Hilary Rosen and The Big Flip
Credit the Washington Post’s Ruth Marcus for dismissing the teapot tempest over Hilary Rosen’s silly comment about Ann Romney never having worked a day in her life—as “irrelevant to the presidential election.” But give her demerits for then dredging up all the same tired, persistent “women’s issues” that so consume writers of her stripe. She wants to press Romney, for example, on the Lilly Ledbetter Act, which reversed a 2007 Supreme Court decision that made it harder for women to bring lawsuits about pay discrimination. What’s the point? That act became law three years ago.
She wants Romney to speak up on the 1994 Violence Against Women Act, which established domestic violence and stalking as federal crimes (no sense of any legitimate issue over just how much federal involvement is prudent in such local and family matters). What about flexible work hours? What about availability of contraceptives?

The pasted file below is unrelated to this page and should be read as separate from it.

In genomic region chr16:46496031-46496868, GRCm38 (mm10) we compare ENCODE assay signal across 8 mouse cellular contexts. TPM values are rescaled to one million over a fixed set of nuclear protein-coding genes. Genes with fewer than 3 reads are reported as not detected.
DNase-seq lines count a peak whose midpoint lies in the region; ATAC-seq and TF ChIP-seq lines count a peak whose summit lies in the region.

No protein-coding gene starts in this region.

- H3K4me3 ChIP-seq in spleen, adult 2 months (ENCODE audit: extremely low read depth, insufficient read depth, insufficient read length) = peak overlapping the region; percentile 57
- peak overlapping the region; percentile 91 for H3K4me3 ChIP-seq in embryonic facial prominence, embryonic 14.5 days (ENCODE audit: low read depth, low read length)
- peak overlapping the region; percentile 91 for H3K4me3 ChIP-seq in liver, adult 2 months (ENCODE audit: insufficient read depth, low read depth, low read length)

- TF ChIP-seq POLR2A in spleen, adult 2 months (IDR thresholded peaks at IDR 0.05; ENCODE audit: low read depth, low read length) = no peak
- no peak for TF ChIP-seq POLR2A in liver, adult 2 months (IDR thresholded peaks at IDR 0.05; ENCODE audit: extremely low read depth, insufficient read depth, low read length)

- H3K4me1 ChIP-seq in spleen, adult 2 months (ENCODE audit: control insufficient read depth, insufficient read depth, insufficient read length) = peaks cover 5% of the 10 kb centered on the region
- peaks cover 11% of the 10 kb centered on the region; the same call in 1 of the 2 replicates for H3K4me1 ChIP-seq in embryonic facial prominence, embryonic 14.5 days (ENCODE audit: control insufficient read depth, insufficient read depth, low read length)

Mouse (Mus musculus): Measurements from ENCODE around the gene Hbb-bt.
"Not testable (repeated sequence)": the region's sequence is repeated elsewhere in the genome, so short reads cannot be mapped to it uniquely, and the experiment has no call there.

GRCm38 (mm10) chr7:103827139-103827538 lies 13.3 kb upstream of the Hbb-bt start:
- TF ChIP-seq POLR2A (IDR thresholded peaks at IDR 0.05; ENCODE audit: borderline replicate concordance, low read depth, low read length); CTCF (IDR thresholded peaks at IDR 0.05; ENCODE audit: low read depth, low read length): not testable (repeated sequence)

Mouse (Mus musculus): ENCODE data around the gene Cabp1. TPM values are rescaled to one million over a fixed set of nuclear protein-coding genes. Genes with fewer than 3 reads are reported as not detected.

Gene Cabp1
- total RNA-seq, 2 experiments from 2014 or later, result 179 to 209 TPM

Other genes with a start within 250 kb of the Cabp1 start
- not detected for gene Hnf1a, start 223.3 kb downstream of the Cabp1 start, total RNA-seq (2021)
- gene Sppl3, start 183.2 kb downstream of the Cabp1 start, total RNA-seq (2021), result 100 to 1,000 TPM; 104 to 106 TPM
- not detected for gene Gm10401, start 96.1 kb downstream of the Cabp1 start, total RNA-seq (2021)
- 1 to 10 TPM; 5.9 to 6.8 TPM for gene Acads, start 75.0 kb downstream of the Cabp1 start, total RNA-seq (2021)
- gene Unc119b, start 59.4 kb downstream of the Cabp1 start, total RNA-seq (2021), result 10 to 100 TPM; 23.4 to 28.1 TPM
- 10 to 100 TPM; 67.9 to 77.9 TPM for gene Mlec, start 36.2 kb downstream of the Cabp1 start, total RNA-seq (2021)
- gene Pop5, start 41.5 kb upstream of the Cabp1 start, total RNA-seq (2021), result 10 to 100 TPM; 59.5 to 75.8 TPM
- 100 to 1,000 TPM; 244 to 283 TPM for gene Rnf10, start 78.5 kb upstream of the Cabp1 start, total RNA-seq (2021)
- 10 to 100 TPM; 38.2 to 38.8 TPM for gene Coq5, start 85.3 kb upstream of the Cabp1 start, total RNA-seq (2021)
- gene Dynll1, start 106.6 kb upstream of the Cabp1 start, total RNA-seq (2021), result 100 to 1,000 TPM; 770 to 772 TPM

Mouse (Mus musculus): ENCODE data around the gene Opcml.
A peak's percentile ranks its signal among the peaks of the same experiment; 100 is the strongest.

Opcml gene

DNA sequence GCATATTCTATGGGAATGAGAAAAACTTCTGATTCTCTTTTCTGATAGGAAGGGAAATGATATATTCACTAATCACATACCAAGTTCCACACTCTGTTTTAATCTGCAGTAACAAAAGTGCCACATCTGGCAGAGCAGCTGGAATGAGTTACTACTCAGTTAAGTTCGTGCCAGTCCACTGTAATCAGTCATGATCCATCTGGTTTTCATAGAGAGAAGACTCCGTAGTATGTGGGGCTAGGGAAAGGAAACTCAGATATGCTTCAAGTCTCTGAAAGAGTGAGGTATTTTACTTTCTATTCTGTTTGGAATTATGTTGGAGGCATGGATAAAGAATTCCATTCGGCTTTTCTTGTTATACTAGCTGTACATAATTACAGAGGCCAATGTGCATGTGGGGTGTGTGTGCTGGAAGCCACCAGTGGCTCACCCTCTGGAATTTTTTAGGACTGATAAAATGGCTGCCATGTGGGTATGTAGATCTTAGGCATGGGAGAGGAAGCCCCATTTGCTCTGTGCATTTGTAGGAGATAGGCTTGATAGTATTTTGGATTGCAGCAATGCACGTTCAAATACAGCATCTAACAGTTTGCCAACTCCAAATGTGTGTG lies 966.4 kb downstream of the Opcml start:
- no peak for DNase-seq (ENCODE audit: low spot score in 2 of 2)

Marcus is certainly entitled to her views, however predictable and pedestrian. But consider what’s going on between the sexes in the workplace—and in academic life. The Atlantic asked recently, “What if the modern postindustrial economy is simply more congenial to women?” It also reported that the pool of those considered “traditionally ‘marriagable’ men”—educated and affluent—is “radically shrinking.” All this is manifesting itself in what writer Liza Mundy has called “The Big Flip”—meaning women are emerging as the dominant sex professionally.
The Bureau of Labor Statistics says women now hold 51 percent of jobs in “management, professional and related occupations.” In 1979 women earned 62 percent of men’s earnings; now they earn 81.2 percent, and the gap is narrowing every year. Women today are getting 57 percent of bachelor’s degrees and make up 60 percent of graduate students.
Extrapolate these statistics and trends out twenty years and contemplate the consequence. The Big Flip is going to transform American society in a host of ways, some positive and some negative. In any event, the implications of this looming societal revolution is going to make Marcus’s petty complaints look just about as frivolous and flawed as Hilary Rosen’s dig at Ann Romney.